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Tibetan Buddhist Art furniture & Antiques from the monasteries of the Ser Shong (Golden Valley)
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Antique Tibetan Buddhist Altar C006

Tibetan Buddhist Altar with Phoenix
Tibetan Buddhist altar with Infinite Knot
front view back view
Tibetan Buddhist Altar with longevity symbol tibetan Buddhist furniture altar with longevity symbol
left side right side

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One of the few antique Tibetan Buddhist altars painted on all 4 sides; this Tibetan furniture was made for tantric meditations. Generally Tibetan antique furniture was only painted on the front, unless the sides were exposed; in this case the Tibetan altar table would have been used in a communal room for prayer and meditation and placed in the center of the room. The front doors have a very beautiful Phoenix that has risen above the mountains. This is a transitional piece with the zigzag kyungbur on the frame, but absent the thunderwave just unde the top. It is also the last of the gold on monochrome sides. The doors are very nicely painted with excellent shading giving a three dimensional look. The left door has some color loss at the bottom. This monochrome on the back and sides is a concentration aid for tantric practices, bringing forth more power to the practitioner. The hinges of the doors are wood-pegs in the doors that fit into a hole in the underside of the top & slide into a groove on the frame base rail. The door-pull is the vertical trim in the center of the two doors. The top is not painted and shows signs of centuries of use, it has also split.

Age: 1600-1650
Dimensions (overall): H=17" W=20.5" D=14.13" measurements approximate


have questions? email David@Baronet4Tibet.com

Price $1,385.00,~EAST COAST $94.00 ~  MIDWEST $85 ~/MTN STATES $79.00 ~   WEST COAST $72.00; other destinations, contact us  for a quote.    


The red and 24kt gold zigzag kyungbur adorning the side frame is the transition of passion into compassion and the resultant Buddha like purity of actions and thoughts. This compassion is an active quality rather than mere sympathetic feelings not transformed into action. Compassion refers to action that is exactly consonant with whatever is occurring and that is not self-referential.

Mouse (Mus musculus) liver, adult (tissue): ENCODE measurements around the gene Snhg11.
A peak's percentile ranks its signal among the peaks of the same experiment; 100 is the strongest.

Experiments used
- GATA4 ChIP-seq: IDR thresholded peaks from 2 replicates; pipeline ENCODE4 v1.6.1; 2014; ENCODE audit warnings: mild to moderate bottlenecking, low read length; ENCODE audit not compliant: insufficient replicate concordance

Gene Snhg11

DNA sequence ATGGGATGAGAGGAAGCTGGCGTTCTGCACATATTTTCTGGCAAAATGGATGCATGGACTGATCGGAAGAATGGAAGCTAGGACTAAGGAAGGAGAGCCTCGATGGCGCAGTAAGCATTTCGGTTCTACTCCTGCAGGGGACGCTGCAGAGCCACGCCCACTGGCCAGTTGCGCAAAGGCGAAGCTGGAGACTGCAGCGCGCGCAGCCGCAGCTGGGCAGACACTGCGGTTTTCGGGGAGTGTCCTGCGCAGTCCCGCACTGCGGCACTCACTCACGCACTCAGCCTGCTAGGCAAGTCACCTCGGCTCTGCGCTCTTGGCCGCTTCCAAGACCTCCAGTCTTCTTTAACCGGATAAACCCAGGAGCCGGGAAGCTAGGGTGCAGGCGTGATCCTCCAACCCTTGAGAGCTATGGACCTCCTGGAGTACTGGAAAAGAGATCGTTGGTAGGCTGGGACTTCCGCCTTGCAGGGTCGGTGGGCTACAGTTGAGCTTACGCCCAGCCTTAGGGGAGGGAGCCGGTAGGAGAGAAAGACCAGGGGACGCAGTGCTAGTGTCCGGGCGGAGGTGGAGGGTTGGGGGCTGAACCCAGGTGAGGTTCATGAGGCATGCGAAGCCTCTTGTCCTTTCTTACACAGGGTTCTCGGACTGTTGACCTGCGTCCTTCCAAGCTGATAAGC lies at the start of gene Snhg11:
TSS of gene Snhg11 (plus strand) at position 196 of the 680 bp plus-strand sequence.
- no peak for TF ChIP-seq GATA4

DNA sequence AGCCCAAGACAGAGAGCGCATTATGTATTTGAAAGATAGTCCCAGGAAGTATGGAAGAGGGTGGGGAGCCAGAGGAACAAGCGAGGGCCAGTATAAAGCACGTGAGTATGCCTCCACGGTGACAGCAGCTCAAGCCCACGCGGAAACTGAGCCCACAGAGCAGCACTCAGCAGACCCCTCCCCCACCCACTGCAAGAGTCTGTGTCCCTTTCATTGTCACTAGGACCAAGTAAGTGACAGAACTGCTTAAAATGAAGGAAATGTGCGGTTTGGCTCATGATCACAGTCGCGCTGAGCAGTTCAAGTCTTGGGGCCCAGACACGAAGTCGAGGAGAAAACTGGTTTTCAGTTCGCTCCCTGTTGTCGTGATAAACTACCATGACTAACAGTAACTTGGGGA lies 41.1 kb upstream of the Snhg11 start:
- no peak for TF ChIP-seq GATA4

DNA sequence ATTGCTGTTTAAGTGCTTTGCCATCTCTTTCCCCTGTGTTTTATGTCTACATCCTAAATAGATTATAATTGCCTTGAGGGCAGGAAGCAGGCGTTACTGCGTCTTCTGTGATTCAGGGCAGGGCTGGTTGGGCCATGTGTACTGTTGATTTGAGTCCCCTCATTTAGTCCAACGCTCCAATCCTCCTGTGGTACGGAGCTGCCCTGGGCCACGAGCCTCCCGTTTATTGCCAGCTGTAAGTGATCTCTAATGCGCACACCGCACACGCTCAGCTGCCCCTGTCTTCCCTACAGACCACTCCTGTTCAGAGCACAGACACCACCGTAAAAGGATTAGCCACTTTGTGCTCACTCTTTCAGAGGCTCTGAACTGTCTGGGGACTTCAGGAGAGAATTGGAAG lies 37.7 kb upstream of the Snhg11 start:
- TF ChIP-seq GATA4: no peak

The front has a graceful Phoenix stnding upon purple mountain peaks with mare's tail cumulus clouds in the background. The Phoenix is endowed with all of the magical qualities of auspiciousness: longevity, resurrection, the solar and alchemical fire. Like the deer, the Phoenix symbolizes peace and tranquility. Sometimes a similar bird is referred to as the 'Bird of Paradise' with similar meanings. Mare's tail cumulus clouds are quite common in Tibet, one significance of these fast moving clouds and the pure clarity of the sky is metaphorically an illustration of the Buddha Mind. Clouds may come and go across the heavens, like the transitory thoughts or delusions which appear to obscure the mind's true nature, yet the nature of the sky remains unchanged. this is like the mirror, which is always unaffected by the appearances which arise in it, the sky is clear, transparent, infinite and immaculate.

This sides have a longevity symbol in the center that is also in the shape of the character shou. Show is characteristic of the butterfly. The butterfly is a symbol often seen in Tibetan art: it recalls the dream of Taoist philosopher, Chuang Tzu. Chuang Tzu, having dreamed that he was a butterfly joyously flittering, posed the question, “Did Chuang Tzu dream he was a Butterfly? Or is the butterfly still dreaming that he is Chuang Tzu?” The caterpillar, chrysalis and butterfly, as unified symbols of transmutation, resurrection and immortality, are perhaps best described in the aphorism, “What the caterpillar perceives as the end of all things, the rest of the world perceives as the beginning of the butterfly”. when it is superimposed with the longevity symbol it gives a person a long time to figure out reality and int that reality one finds enlightenment.

The back has a very ornate Infinite Knot that turns into durva grass. The Eternal, or Infinite, Knot (Sanskrit, "Srivastsa"), is the classic icon for the concept of reality. The interwoven lines are graphic representations of the concept that everything in the world is interconnected, and therefore, dependent origination is the underlying reality of existence.  The knot also reflects the endless cycle of death and rebirth, mirroring infinity and the wisdom of the Buddha. It also symbolizes the Buddha's endless wisdom and compassion. The sanskrit term means 'beloved of the goddess Shri.' Shri refers to Lakshmi, the consort of Vishnu, wherein the shrivatsa term in particular is the curl of hair in a 8 looped knot on the breast of Vishnu (just to further complicate the origins). Grass, in sanskrit, Durva, is a symbol for long (or Longer) life and is used in life-enriching rituals. grass, being hightly resilient, is believed to be immortal and so proclaims the end of samsara, the successeive death and rebirth of all beings.


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